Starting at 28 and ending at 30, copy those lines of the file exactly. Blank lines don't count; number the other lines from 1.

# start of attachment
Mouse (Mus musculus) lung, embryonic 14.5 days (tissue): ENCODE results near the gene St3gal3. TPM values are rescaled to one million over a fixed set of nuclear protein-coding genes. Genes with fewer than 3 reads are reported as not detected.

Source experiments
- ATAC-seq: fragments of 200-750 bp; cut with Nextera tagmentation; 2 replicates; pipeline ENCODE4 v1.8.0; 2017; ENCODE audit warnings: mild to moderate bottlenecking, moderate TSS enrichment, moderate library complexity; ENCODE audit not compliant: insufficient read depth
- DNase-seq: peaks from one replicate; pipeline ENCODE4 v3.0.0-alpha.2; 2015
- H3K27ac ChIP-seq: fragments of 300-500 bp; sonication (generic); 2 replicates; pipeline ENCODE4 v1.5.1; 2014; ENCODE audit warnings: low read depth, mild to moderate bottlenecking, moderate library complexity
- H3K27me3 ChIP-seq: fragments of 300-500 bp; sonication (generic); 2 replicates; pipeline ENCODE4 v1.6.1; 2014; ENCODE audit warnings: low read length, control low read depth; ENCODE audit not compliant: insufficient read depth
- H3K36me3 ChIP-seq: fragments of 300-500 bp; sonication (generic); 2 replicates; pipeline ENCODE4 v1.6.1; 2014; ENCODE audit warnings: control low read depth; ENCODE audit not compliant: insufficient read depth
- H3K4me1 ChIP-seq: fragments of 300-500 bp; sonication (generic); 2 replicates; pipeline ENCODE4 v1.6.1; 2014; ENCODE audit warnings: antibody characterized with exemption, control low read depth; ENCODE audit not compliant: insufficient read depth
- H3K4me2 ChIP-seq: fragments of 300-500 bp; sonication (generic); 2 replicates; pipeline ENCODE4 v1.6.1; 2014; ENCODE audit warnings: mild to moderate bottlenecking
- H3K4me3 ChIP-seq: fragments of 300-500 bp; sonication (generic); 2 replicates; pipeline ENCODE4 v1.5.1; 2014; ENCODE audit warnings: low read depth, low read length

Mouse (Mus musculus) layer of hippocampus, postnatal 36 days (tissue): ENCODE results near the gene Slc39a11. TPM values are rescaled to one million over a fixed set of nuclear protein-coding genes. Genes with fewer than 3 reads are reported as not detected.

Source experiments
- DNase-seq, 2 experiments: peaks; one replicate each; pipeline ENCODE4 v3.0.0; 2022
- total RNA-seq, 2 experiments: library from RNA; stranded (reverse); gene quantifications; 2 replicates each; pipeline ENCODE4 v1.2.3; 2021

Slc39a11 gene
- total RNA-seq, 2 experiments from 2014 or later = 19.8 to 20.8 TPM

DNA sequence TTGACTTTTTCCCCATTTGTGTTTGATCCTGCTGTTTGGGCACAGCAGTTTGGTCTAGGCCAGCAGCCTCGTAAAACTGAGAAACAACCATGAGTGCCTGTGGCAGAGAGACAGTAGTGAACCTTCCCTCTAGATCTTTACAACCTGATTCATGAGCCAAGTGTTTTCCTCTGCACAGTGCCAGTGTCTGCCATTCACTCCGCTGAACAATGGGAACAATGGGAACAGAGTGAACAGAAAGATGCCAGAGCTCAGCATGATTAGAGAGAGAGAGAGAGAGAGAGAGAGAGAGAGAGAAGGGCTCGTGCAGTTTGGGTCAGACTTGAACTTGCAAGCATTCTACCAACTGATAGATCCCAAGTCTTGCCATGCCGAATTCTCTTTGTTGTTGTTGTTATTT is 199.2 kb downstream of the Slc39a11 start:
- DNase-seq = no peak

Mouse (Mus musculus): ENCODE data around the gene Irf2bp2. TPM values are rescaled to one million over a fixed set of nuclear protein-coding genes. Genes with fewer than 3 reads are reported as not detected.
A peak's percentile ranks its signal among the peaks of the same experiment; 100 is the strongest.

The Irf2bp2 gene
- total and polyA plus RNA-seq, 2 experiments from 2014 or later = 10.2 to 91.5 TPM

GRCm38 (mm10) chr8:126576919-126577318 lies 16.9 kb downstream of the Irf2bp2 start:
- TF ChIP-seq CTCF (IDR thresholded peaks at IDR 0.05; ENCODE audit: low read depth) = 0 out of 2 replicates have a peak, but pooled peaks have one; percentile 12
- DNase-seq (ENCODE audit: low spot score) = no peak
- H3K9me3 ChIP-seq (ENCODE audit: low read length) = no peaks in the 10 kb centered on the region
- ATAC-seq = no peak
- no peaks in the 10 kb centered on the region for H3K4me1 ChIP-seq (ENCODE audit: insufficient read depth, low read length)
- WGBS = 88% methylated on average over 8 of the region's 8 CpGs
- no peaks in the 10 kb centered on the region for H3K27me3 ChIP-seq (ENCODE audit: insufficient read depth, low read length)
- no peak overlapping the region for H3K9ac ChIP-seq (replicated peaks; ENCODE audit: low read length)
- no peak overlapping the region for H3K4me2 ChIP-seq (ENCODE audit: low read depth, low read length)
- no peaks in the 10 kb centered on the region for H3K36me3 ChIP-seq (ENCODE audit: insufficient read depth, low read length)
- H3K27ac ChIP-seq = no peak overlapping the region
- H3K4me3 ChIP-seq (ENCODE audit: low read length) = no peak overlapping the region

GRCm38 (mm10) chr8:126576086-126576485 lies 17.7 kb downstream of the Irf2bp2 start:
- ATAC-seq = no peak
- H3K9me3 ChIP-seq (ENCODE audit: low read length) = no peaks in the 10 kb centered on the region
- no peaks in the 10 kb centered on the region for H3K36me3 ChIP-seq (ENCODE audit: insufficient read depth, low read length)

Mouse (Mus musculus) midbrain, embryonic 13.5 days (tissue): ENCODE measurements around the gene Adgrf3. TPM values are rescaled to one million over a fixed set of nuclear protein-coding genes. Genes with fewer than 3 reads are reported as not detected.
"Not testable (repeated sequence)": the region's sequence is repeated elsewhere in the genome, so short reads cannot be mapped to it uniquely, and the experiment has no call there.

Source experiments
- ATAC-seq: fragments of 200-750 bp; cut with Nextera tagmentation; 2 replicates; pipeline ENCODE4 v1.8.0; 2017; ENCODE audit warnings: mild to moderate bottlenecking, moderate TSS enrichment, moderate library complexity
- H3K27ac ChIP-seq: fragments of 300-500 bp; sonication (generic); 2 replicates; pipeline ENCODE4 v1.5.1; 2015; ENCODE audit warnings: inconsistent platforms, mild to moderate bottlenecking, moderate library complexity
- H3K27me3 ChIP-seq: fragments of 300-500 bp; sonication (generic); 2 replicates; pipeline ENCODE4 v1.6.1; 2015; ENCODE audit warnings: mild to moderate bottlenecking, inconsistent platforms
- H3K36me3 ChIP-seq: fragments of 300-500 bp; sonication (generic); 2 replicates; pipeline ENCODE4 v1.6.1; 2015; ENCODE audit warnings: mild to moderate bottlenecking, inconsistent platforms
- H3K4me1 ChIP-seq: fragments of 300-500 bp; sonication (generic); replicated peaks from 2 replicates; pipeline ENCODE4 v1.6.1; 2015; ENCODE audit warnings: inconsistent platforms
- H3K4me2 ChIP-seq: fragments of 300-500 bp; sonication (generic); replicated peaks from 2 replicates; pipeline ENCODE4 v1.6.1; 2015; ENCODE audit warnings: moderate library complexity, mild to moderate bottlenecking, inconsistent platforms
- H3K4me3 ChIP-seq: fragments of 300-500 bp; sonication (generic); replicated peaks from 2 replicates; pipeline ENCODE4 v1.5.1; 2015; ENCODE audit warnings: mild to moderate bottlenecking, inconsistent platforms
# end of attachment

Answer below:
- no peaks in the 10 kb centered on the region for H3K4me1 ChIP-seq (ENCODE audit: insufficient read depth, low read length)
- WGBS = 88% methylated on average over 8 of the region's 8 CpGs
- no peaks in the 10 kb centered on the region for H3K27me3 ChIP-seq (ENCODE audit: insufficient read depth, low read length)